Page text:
Problem: (1999 Canada – #3) Determine all positive integers with the property that . Here denotes the number of positive divisors of .
Solution: So, testing some small numbers yields as a solution. We claim that this is the only such solution.
Clearly, since is a square, we can use a variant of the usual prime decomposition and say that .
Furthermore, again since is a square, we know
is odd, so must be odd as well, i.e. is not one of the . Then we use the equation given to us to get
Note, however, that by Bernoulli’s Inequality (overkill, I know) we have for
with equality iff and . So
Since we want equality, we must have and for all . But since the primes are supposed to be distinct we can have exactly one prime so that is the only solution. QED.
Comment: Another one of those problems that you kind of look at the result and you’re like huh, that’s interesting. But anyway, just throwing in some weak inequalities led to a pretty straightforward solution. As long as you know how to find the number of divisors of a positive integer it isn’t too much of a stretch to figure the rest out, though it make take some time to get in the right direction since the problem is quite open-ended.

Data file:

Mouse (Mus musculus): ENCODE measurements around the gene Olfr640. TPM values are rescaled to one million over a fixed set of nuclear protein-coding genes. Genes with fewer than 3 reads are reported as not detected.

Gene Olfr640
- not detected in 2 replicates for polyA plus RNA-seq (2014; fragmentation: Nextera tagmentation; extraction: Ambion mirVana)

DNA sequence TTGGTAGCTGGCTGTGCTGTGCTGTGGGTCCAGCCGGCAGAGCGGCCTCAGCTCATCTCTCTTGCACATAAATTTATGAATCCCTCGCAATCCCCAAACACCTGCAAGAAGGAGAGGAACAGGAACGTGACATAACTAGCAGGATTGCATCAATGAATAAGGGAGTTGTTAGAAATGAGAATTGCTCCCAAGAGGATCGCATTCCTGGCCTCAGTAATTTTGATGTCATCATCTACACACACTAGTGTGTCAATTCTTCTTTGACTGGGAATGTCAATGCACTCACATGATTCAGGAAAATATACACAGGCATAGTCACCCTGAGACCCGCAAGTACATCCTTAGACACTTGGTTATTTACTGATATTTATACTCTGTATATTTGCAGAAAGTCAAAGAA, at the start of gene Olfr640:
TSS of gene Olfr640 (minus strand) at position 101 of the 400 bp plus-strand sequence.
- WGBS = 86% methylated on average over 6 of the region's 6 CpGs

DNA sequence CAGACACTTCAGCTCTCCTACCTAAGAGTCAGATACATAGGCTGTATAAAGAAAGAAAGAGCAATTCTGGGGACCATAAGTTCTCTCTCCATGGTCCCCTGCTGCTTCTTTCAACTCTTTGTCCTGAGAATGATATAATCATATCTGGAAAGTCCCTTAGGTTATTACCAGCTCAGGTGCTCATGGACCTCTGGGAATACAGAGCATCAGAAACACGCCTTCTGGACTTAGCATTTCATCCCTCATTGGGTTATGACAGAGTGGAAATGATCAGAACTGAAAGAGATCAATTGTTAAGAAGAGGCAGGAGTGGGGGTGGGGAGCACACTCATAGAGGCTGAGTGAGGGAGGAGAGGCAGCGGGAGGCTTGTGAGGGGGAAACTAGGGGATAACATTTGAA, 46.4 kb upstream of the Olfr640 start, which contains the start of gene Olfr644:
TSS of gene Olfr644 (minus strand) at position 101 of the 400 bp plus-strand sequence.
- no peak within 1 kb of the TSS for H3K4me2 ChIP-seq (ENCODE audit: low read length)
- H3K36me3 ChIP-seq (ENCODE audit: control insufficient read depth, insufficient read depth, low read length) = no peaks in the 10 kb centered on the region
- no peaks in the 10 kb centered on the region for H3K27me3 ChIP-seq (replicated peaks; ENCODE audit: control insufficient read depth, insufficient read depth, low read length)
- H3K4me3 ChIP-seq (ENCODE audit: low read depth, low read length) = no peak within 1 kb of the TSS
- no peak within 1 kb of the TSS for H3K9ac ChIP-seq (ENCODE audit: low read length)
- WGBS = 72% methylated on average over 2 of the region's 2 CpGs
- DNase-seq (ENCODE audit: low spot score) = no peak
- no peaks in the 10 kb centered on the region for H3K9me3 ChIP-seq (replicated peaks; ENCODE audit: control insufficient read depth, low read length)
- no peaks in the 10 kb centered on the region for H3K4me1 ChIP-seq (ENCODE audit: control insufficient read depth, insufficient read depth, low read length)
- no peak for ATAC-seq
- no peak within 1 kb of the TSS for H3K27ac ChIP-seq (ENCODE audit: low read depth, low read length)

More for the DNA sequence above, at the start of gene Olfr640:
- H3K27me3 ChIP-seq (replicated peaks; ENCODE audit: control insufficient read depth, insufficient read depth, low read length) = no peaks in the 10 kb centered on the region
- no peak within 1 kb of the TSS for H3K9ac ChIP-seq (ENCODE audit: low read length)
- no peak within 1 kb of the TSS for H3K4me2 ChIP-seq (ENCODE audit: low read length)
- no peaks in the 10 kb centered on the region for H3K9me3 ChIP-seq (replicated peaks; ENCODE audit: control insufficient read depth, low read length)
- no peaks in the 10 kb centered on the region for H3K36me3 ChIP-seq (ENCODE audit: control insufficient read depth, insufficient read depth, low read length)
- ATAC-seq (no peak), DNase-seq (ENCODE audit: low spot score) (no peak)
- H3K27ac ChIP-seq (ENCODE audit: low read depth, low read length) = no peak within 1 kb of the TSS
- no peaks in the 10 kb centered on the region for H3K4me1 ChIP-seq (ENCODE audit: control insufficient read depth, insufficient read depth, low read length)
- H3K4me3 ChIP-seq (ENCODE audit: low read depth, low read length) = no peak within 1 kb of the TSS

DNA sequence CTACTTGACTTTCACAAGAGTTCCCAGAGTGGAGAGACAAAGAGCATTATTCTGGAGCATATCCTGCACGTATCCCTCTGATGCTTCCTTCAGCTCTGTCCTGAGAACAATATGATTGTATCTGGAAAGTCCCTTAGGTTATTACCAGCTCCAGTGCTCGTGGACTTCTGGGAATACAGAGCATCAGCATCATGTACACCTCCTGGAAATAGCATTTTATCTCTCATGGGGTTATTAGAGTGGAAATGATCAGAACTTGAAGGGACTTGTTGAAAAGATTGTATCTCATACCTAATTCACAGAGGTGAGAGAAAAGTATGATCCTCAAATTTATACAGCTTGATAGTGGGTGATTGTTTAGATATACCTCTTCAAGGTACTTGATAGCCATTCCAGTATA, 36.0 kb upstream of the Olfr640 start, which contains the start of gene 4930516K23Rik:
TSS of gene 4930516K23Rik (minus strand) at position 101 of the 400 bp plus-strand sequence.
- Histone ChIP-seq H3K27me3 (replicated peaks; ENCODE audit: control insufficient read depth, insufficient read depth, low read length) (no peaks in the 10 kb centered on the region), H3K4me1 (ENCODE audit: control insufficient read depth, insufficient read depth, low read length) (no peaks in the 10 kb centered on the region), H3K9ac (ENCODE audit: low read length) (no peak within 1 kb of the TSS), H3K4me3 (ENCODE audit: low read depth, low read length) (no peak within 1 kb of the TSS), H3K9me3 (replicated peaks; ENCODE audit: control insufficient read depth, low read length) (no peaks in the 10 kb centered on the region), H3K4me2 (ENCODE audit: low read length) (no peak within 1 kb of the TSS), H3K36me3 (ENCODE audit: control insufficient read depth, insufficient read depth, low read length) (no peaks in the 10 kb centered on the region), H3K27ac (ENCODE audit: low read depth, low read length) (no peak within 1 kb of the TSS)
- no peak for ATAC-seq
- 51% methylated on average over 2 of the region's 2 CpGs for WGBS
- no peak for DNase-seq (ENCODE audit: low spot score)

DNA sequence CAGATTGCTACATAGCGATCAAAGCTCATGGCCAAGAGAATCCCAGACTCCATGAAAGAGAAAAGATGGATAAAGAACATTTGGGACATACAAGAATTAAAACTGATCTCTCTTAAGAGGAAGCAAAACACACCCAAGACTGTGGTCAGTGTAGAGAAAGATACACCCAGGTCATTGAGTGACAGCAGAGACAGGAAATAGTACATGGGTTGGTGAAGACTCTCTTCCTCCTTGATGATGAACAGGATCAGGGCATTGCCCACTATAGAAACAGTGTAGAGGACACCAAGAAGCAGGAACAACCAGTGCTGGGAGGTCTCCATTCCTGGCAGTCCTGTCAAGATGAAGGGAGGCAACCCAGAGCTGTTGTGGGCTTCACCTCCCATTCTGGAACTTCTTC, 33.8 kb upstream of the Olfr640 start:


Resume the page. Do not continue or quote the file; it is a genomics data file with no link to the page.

Practice Problem: (1999 Canada – #4) Suppose are eight distinct integers from . Show that there is an integer such that the equation has at least three different solutions. Also, find a specific set of distinct integers from such that the equation does not have three distinct solutions for any .
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